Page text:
Study: 1 in 5 Consumers Had Error in Credit Report

Credit Score balanceBy MARCY GORDON

WASHINGTON (AP) - One in five consumers had an error in a credit report issued by a major agency, according to a government study released Monday.

The Federal Trade Commission study also said that 5 percent of the consumers identified errors in their reports that could lead to them paying more for mortgages, auto loans or other financial products.

The study looked at reports for 1,001 consumers issued by the three major agencies - Equifax, Experian and TransUnion. The FTC hired researchers to help consumers identify potential errors.

The study closely matches the results of a yearlong investigation by The Columbus Dispatch. The Ohio newspaper's report last year said that thousands of consumers were denied loans because of errors on their credit reports.

The FTC says the findings underline the importance of consumers checking their credit reports.

Consumers are entitled to a free copy of their credit report each year from each of the three reporting agencies.

The FTC study also found that 20 percent of consumers had an error that was corrected by a reporting agency after the consumer disputed it. About 10 percent of consumers had their credit score changed after a reporting agency corrected errors in their reports.

The Consumer Data Industry Association, which represents the credit reporting agencies and other data companies, said the FTC study showed that the proportion of credit reports with errors that could increase the rates consumers would pay was small.

The study confirmed "that credit reports are highly accurate, and play a critical role in facilitating access to fair and affordable consumer credit," the association said in a statement.

In September, the federal Consumer Financial Protection Bureau gained the authority to write and enforce rules for the credit reporting industry and to monitor the compliance of the three agencies. Prior to that, the reporting agencies weren't subject to ongoing monitoring by federal examiners.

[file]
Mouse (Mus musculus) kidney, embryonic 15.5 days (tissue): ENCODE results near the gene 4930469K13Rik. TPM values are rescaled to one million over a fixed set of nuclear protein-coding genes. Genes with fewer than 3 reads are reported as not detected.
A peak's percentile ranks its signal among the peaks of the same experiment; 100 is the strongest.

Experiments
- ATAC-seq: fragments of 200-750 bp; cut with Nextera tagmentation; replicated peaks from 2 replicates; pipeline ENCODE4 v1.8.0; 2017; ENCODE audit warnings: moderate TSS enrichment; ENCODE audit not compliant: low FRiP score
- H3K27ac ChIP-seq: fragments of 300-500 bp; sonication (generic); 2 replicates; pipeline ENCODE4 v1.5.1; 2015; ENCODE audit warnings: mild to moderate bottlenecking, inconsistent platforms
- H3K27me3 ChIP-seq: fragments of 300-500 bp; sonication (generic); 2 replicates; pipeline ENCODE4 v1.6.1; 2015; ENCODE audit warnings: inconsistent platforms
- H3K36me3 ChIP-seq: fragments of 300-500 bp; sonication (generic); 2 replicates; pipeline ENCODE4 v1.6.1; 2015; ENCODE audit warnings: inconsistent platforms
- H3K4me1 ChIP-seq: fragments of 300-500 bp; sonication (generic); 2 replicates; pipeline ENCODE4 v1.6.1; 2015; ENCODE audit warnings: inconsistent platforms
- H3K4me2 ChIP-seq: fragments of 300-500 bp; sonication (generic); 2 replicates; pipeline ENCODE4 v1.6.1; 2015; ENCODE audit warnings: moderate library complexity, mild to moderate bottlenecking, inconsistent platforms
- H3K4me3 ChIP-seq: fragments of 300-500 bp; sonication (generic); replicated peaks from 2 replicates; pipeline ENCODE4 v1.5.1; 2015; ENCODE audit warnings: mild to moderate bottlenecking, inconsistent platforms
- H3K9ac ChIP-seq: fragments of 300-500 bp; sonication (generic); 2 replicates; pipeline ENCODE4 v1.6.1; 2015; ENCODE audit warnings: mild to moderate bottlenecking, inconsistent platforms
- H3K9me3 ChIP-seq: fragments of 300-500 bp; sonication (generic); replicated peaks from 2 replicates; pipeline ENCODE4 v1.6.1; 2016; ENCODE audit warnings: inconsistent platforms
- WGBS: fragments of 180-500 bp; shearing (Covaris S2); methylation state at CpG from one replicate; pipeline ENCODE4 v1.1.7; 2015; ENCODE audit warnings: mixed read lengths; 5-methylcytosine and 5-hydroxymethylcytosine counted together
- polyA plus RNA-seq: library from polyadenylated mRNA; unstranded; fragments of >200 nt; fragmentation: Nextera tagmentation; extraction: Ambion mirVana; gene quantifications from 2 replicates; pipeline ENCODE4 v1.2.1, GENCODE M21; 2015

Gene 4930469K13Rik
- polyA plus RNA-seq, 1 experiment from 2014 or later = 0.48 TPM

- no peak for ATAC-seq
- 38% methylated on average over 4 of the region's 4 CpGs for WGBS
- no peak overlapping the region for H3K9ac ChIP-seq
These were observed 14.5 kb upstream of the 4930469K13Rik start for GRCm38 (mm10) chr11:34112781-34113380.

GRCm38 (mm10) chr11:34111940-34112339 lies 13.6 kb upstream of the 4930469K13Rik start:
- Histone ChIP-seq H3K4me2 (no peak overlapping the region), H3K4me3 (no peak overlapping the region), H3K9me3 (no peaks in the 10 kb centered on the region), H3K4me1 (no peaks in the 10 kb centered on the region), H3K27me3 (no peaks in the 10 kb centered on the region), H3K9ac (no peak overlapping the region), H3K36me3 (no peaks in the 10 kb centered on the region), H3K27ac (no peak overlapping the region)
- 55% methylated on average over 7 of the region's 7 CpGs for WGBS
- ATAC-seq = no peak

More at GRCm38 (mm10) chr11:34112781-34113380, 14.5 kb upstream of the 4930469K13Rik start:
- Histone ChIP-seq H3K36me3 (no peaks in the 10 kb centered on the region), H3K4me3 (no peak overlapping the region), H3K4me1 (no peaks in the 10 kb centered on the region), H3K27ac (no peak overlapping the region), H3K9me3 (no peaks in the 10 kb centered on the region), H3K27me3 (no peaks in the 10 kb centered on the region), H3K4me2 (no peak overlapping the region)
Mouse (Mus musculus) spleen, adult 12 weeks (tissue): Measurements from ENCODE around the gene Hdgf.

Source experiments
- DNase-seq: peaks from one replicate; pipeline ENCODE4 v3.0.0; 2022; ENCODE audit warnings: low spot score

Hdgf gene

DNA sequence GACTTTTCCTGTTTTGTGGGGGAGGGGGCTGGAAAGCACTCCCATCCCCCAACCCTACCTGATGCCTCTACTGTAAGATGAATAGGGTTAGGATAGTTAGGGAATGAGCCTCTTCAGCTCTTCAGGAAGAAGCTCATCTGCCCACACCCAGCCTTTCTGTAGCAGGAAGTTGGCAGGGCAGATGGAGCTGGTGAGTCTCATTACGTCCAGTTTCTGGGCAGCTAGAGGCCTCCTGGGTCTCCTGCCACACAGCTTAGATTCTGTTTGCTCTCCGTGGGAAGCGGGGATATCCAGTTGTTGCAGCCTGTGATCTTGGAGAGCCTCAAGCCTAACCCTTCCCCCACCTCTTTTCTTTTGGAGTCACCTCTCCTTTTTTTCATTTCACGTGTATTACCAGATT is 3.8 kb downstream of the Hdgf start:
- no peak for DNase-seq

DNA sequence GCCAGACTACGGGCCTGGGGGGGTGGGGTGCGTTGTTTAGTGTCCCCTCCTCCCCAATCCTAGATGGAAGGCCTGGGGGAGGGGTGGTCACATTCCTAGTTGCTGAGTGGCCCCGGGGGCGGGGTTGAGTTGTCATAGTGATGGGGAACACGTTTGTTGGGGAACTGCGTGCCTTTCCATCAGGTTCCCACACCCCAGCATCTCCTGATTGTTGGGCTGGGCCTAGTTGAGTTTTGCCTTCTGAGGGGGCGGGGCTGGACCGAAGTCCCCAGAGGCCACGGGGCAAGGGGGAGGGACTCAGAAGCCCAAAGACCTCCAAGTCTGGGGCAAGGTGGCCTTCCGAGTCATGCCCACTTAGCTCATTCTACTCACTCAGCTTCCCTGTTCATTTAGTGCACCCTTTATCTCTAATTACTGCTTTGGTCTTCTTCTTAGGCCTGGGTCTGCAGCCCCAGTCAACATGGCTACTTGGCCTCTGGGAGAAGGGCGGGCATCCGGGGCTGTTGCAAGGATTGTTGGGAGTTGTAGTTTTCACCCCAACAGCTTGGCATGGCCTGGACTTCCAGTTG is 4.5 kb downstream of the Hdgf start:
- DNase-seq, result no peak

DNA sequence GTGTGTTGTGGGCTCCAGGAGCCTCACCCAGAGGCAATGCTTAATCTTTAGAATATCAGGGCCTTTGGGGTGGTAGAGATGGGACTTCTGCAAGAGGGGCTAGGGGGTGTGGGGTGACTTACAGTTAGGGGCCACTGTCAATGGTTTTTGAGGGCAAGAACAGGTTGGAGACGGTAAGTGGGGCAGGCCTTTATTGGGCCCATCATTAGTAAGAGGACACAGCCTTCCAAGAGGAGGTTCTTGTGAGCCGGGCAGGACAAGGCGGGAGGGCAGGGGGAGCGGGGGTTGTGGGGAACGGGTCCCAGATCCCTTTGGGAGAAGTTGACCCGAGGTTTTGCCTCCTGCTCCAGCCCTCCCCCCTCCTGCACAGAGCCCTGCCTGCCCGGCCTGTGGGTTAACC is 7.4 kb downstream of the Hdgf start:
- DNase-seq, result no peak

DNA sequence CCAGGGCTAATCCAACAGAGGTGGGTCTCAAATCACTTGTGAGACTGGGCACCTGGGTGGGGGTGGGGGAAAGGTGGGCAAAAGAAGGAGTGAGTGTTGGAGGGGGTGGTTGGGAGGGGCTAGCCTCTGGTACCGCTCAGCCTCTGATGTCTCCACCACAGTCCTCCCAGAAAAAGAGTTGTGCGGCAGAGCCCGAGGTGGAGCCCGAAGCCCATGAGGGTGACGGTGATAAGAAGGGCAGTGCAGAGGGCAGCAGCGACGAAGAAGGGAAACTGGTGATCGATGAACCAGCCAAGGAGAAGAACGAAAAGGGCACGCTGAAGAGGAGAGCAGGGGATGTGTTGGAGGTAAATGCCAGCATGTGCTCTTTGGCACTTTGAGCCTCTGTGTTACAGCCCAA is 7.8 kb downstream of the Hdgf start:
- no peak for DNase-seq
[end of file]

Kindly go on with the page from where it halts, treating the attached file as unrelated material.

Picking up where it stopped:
The CFPB hasn't yet taken any public action against the agencies. However, it is accepting complaints from consumers who discover incorrect information on their reports or have trouble getting mistakes corrected. The agencies have 15 days to respond to the complaints with a plan for fixing the problem; consumers can dispute that response.

By contrast, the FTC can only take action if there is an earlier indication of wrongdoing. It cannot demand information from or investigate companies that appear to be following the law.


AP Business Writer Daniel Wagner contributed to this report.

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New slogan... FICO, Stealing the American Dream one report at a time!

February 12 2013 at 11:19 AM Report abuse rate up rate down Reply

I have always had excellent credit. Then one day, I was in the process of a loan and a blemish on my credit report came up. I quickly learned that it was a huge mistake by the bank. I had 2 different loans with this bank and sent them the 2 payments. Well, they punched in the wrong info on the loan accounts. I was short money on the one loan and overpaid on the other loan. The one that was short is the one that came up to be a blemish on my credit report. I called this bank and asked them to verify the amounts paid into the accounts. Bingo! They entered the wrong money into the wrong account. This was straightened out by the bank, but I refinanced everything with another and got rid of this bank for doing this to me. Sometimes, I believe the creditors are messing with people on purpose. There is no excuse for punching the wrong info on an account when all of the info was right there in front of them in the first place.

February 12 2013 at 6:28 AM Report abuse +1 rate up rate down Reply

they never change a thing regardless of how wrong you prove them to be , they are owned by the big bakns and sing to their tunes, they could care less if they make mistakes just makes them more money, kinda like the rating agencies being paid by those they rate , recipe for fraud

February 11 2013 at 11:14 PM Report abuse +1 rate up rate down Reply

Credit cards are legalized loan sharking,the mafia is outta business.

February 11 2013 at 6:24 PM Report abuse rate up rate down Reply

Trying to contest the report is like trying to convince a billionaire to give you a billion dollars. No matter what you try, you can't succeed.
The only solution is to deal in cash only.

February 11 2013 at 5:58 PM Report abuse rate up rate down Reply